One of Don’s most vivid memories of his scholastic track career occurred in the spring of his freshman year, when the Knights and host Clarkstown squared off in a clash of Rockland County titans. The meet came down to the final event, the mile relay, and guess who got the anchor-leg assignment for the Knights?


“Coach Hanson said, ‘Hey Berich, come over here,’ ” Don recalls. “He told me I was running anchor leg [against Clarkstown’s Chuck Longo, a premier quarter-miler].  I didn’t know any better. I remember it was threatening to rain, and we were running on Clarkstown’s cinder track. When I got the baton I had a 10-yard lead, and I was running scared. All I could think of was, “just keep running, keep running.” That he did, maintaining his margin to the finish line, cementing the meet for Nanuet – and outrunning the ensuing torrential downpour, which quickly turned the cinder oval into a quagmire.


Don also fondly recalls the closeness of those Nanuet teams, guys like Brian Scully, Paul Coopersmith, Jim O’Rourke, John Hammeran, Glen Weiser, Larry Finucane, Paul Dertinger, Mark Forlow, John McNulty, Bret Watzka and others. “We were very tight,” Don says. “The middle distance guys got along with the sprinters and field event guys.   We would eat lunch together, hang out together. We were a pretty crazy bunch but we were serious when we got to the track. Coach Hanson was the ringleader.  He was able to coordinate us and bring us back if we stepped out of line.”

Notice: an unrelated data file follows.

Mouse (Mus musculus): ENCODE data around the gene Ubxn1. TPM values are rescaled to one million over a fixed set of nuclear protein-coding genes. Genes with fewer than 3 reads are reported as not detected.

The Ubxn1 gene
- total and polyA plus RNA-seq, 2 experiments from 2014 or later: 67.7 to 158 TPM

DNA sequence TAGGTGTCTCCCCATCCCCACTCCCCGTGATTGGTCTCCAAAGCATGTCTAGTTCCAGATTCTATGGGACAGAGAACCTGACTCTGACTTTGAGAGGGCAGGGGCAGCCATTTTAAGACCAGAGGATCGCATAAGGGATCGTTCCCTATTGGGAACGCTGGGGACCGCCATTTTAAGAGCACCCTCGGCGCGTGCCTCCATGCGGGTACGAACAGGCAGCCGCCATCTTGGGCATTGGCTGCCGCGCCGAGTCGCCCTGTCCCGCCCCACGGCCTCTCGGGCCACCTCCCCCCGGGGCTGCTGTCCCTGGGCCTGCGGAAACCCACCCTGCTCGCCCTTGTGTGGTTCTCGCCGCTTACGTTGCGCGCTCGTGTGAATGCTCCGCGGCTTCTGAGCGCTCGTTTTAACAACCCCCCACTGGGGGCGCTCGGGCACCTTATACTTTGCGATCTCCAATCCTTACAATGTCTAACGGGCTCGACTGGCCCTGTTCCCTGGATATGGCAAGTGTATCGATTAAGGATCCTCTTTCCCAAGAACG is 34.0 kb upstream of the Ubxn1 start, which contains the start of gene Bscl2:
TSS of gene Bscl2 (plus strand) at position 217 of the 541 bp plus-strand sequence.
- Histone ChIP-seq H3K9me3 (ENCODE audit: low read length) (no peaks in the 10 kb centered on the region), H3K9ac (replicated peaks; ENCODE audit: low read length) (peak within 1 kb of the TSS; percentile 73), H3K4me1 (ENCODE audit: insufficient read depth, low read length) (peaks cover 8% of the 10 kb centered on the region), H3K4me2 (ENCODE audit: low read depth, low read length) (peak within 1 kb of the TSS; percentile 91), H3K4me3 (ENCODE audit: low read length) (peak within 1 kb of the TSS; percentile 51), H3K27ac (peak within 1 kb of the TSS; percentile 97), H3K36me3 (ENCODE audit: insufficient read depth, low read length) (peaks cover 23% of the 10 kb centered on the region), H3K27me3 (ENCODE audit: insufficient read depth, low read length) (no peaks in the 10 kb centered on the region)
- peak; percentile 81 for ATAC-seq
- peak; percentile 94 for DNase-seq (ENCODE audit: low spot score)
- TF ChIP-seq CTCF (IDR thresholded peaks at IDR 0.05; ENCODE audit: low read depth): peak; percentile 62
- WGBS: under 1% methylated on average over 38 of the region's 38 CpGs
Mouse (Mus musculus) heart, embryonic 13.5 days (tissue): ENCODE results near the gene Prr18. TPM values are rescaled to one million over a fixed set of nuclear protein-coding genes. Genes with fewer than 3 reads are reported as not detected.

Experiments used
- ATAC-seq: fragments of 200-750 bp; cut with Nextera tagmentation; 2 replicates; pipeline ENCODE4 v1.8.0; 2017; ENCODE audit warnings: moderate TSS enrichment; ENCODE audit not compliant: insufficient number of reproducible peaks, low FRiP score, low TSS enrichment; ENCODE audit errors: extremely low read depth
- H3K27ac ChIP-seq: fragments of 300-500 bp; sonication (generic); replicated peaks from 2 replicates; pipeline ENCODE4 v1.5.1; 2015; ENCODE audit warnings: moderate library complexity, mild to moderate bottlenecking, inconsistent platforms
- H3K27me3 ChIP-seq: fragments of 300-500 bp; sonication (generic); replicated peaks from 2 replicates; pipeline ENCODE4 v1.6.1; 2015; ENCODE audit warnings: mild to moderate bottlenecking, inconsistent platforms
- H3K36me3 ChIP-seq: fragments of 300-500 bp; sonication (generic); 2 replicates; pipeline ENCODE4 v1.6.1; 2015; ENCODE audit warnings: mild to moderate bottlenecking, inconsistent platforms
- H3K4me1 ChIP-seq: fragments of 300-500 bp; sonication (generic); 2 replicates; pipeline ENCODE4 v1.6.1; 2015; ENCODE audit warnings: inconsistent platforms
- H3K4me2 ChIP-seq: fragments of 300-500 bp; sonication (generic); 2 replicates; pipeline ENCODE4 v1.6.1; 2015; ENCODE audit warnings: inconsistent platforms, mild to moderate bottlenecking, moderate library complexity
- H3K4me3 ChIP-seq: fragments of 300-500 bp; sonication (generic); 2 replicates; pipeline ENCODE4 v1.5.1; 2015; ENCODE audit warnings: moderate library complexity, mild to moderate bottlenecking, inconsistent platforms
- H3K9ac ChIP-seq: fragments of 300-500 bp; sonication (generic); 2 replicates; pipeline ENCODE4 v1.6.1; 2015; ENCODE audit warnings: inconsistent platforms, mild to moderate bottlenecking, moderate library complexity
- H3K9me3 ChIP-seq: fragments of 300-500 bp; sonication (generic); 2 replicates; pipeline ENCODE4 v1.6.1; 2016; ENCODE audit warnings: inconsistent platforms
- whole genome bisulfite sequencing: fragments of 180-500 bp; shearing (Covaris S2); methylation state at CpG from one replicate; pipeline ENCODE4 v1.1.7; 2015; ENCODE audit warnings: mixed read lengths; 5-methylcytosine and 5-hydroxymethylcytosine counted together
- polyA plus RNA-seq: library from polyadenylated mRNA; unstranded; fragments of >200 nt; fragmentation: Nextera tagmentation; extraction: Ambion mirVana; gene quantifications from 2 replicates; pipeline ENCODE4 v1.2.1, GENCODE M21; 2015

The Knights of that era were in the midst of a redoubtable run that included 16 Rockland County titles (eight apiece indoors and outdoors) and 15 Section 9 Class B flags (eight outdoors, seven indoors). The 1975 spring track team – led by Don, shot putter Tony Harlin and a solid cast of contributors – was voted one of the top five Rockland County athletic teams from 1960 to 1985 in a poll of readers of the Rockland Journal News.


Don earned a partial athletic scholarship to the University of Maryland, which annually restocked its team with national-caliber hurdlers. One of those recruits added during his tenure was Renaldo Nehemiah, who later set the world record in the 110-meter hurdles (12.93). “In high school, I was a big fish in a little pond,” Don says. “In college it was the opposite.” His biggest collegiate highlight was running on Maryland’s winning shuttle hurdle relay at the Penn Relays his senior year. Don’s best times for the college 42-inch hurdles were 14.2 outdoors and 7.5 indoors.


Don graduated from Maryland in 1979 with a degree in physical education. He later went into banking, and recently was appointed vice president and branch manager at Patriot National Bank in Fairfield, Conn. Previously he worked for seven years at Wachovia Bank, helping clients with bank products, investments and loans. Don, who is 51, lives in Branford, Conn., with his wife, Nancy, and two children: Chris, 22, a former state champion swimmer at Branford High and recent St. Lawrence University graduate now in grad school at Quinnipiac University; and Ashlyn, 19, a sophomore at Quinnipiac.